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Why are people mad about "The Wolf of Wall Street"?

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This article contains spoilers for the film "The Wolf of Wall Street"

Since its release a couple weeks ago, "The Wolf of Wall Street" has been polarizing audiences and critics alike, and not just on technical aspects of the film. The main complaint bouncing around the internet is that the film glorifies greed and excess, and does little to show the victims of Mr. Belfort's and his friends' crimes. But in a movie about greed and excess, is this really the film's responsibility?

It's a bit perplexing that this film is being singled out in a medium full of full murderers, criminals, swindlers, and other no-gooders. To point out, two notable shows that ended last year were about characters who were both murderers. On Showtime, Dexter had secretly been killing people since his first episode. "Breaking Bad"'s Walter White, good-man turned heartless drug lord, was responsible for the deaths of countless individuals, all for his own personal gain. Yet such an uproar about glorifying violence or greed never came up. So why all hubbub now?

Perhaps it's because both Dexter and Walter White were fictional, whereas "Wolf" depicts a real life man who ran a real-life scam that had real-life victims. And maybe because that man still hasn't paid all his restitution to those he so heartlessly scammed during the 1990s. But is a movie about a seedy character also supposed to lecture us on how they are wrong? Can the filmmakers not have faith that the audience might draw that conclusion for themselves?

Even though "Wolf" does graphically displays extravagant scenes of excess, it does not glorify or idolize it, nor Mr. Belfort or his materialistic pursuits. Sure, the characters seem to be having a great time, not a one of them could ever convince you they are truly happy or leading excellent lives. One such scene, in which Belfort urges his employees to "deal with their problems by becoming rich!", is subtly unsettling underneath all the cheering by his hungry army of stockbrokers. In another scene, Belfort is helplessly crawling to his car (which he will soon tear up) while high on Quaaludes. By some, the movie's been likened to a college-party movie, but we all know there's no graduation for these fools: only jail time. So, knowing this, why is everyone so upset?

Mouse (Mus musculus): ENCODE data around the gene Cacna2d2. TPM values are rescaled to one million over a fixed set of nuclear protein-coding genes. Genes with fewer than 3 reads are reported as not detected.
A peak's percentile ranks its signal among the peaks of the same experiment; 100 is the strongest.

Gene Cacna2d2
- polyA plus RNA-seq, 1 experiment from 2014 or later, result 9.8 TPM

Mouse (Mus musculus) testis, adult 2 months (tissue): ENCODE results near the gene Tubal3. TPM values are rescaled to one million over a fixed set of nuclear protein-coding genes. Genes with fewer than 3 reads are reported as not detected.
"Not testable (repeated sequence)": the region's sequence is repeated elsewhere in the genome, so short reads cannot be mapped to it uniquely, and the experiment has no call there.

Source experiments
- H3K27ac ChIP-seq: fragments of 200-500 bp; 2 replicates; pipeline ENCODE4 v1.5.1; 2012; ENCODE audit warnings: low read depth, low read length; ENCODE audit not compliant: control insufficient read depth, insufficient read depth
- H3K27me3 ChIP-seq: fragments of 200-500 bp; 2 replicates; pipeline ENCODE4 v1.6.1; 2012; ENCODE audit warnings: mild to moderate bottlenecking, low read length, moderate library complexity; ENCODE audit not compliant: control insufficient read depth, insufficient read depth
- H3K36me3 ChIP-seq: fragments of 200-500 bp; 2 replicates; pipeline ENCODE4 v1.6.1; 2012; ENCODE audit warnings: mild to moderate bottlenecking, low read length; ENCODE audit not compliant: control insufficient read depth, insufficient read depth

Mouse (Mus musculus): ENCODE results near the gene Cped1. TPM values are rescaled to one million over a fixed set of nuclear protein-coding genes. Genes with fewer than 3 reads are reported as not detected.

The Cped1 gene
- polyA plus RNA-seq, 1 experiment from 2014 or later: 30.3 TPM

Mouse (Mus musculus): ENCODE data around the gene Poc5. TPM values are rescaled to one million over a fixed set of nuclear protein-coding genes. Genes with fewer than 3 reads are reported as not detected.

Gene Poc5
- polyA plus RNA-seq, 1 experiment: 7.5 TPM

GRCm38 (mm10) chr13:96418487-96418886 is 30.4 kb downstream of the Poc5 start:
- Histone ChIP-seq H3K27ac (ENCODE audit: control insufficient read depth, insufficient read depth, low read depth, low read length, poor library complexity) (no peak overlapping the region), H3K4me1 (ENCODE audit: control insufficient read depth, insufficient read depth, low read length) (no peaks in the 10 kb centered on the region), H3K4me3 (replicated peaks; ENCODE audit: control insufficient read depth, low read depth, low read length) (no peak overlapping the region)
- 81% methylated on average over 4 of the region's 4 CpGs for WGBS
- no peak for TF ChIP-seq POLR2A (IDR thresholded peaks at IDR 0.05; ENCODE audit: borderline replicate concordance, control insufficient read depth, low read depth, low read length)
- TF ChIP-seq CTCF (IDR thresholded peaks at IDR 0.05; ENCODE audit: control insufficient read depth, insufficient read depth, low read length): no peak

And it's not like these men aren't checked on their morality in this film, either. Teresa, Jordan's first wife, asks if he feels bad stealing from people who can't afford to lose all their money. Another character asks when enough will be enough. Even Jordan's father warns him that, while this care-free lifestyle is fun, someday "the chickens will come home to roost." If anything, "Wolf" is a cautionary tale about greed, lying, and corruption. After dealing with his partying for long enough, the aforementioned Teresa says he is like "a complete other person". His second wife Naomi tells him to "look at himself" (he's a complete mess at this point) as he desperately snorts his secret stash of cocaine after a bit of bad news. Belfort crashes his car, loses his helicopter, his boat, gets investigated by three agencies, gets arrested a couple times, and has his family walk out on him, twice. How can a film with so much consequence be glorifying such activity?

It is true that rampant greed is a huge problem in this country, but a 179-minute film, and a bunch of actors and filmmakers, did very little to contribute to it, and the focus should be shifted to the ones actually causing the problems. If anything, "Wolf" has helped bring the conversation back into the mainstream. And what's so bad about that?

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